• Consider buying airline tickets through a travel agent; they then have the responsibility to rebook you. However, some high-volume, online travel agencies have been swamped because of all the cancellations in the past 10 days; a local travel agency where you actually deal with and know a person could be the way to go, particularly for any high-cost air ticket or group travel.
• When you’re dealing with airline staff, suppress the urge to scream. It’s not the reservationist’s fault that air travel is a mess. Asking nicely for help will probably get you farther.
Q. How can I protect myself financially from future bankruptcies?
Always pay for an airline ticket with a credit card. And follow the news so you know what airlines are struggling.
Q. Should I buy a ticket on a carrier that’s declared bankruptcy and is still flying?
A. Be cautious since it may be harder to get refunds if a carrier then goes under. Be particularly cautious for flights that are months away. However, if it’s an airline you need/want to fly, check out travel insurance if it’s a major trip. Be sure to double-check that the insurance policy will cover supplier default; many policies won’t even apply to bankrupt airlines. Ask a travel agent or a good resource for comparison-shopping for travel-insurance policies is www.insuremytrip.com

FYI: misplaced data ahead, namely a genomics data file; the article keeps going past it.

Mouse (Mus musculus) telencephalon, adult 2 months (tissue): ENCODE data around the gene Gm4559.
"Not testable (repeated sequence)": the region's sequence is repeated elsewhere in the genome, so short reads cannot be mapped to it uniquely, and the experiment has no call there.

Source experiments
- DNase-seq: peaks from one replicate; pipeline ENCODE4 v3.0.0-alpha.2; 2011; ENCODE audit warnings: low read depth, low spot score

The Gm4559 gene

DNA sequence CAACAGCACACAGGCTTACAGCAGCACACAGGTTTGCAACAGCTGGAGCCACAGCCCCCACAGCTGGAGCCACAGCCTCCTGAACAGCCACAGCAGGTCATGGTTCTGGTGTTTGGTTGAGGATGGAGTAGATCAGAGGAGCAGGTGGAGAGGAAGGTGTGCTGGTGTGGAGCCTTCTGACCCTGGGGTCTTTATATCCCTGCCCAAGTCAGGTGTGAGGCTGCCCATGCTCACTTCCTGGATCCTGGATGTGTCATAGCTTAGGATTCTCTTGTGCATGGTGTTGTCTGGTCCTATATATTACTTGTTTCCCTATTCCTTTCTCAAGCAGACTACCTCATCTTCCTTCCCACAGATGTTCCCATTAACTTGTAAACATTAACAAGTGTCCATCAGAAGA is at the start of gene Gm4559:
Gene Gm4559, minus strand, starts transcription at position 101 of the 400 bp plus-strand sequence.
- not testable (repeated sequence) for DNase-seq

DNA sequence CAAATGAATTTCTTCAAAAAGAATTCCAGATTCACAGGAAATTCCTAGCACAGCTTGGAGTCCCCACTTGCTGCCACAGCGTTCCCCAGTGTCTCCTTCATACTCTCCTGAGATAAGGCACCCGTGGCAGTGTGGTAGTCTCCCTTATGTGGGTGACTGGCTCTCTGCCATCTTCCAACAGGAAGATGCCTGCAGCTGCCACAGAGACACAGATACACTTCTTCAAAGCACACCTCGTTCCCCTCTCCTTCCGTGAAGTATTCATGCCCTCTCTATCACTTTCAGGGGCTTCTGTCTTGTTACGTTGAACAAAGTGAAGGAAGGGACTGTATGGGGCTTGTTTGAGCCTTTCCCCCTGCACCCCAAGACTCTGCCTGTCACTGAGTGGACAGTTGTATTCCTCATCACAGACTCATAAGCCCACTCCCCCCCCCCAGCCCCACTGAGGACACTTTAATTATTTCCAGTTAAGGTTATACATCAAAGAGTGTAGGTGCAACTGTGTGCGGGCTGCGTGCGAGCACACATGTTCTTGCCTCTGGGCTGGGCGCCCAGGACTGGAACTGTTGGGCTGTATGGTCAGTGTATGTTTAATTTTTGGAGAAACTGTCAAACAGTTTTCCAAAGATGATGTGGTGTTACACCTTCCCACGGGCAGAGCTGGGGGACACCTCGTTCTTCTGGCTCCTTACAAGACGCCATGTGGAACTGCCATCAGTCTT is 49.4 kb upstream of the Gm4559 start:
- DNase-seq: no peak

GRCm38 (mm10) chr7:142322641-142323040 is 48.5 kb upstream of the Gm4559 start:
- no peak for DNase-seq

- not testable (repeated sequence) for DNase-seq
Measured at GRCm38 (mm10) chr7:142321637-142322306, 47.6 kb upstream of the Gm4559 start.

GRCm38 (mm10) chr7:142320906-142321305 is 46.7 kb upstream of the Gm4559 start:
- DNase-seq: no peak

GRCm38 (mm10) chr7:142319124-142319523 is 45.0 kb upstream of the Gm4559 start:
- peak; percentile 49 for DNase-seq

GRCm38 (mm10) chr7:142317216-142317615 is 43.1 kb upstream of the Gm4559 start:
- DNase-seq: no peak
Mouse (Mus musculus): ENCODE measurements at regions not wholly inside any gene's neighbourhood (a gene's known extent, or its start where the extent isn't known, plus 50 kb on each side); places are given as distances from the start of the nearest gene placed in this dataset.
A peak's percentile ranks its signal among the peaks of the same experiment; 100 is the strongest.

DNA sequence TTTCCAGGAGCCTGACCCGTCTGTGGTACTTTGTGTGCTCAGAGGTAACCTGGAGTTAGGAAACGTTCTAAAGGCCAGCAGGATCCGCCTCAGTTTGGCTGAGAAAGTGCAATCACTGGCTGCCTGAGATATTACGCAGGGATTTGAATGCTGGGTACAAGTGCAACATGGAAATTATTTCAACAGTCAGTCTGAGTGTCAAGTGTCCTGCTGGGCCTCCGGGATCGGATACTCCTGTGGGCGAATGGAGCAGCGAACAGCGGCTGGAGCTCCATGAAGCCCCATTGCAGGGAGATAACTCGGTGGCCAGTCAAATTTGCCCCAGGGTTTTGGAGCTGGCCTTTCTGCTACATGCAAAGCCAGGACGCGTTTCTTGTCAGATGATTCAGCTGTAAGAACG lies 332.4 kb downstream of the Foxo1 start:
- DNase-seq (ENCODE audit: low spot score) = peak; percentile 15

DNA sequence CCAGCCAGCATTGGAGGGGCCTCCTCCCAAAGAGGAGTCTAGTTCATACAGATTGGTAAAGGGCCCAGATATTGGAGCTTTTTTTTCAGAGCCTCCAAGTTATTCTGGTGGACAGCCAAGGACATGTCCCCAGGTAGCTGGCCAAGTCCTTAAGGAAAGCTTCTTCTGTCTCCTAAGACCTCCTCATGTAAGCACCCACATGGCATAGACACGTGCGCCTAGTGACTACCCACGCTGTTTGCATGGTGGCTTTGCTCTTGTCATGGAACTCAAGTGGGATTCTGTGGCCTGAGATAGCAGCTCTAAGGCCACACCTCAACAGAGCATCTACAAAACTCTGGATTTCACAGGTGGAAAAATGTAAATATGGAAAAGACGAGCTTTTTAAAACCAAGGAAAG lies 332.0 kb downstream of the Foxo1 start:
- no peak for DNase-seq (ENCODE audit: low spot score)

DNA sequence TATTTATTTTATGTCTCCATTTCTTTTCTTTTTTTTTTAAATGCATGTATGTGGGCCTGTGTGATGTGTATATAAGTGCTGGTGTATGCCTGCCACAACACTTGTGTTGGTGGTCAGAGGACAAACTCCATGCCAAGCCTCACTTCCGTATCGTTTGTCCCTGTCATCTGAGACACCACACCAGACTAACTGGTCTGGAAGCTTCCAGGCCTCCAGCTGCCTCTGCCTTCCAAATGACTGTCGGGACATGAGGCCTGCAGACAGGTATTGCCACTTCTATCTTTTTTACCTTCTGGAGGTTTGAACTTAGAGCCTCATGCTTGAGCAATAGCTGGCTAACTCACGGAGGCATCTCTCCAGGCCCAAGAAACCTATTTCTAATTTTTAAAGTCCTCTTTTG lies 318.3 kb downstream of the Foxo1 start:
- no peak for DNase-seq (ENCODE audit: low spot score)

Q. What about overseas carriers? Are some of them in trouble?
Given the soaring cost of fuel, many airlines, not just U.S. ones, are in economic trouble. Alitalia, Italy’s major carrier, is in bad shape and the Hong Kong-based budget airline Oasis stopped flying on Wednesday, leaving thousands of passengers stranded in Hong Kong, London and Vancouver, B.C.
Q. What about my frequent flier miles?
A. If an airline has declared bankruptcy and stopped flying, they’ve probably vanished into thin air. When airlines merge, however, there usually are mileage deals. If you have a lost or damaged baggage claim with one of the defunct airlines, you’ll likely have to chase that in bankruptcy court.
Kristin Jackson: email@example.com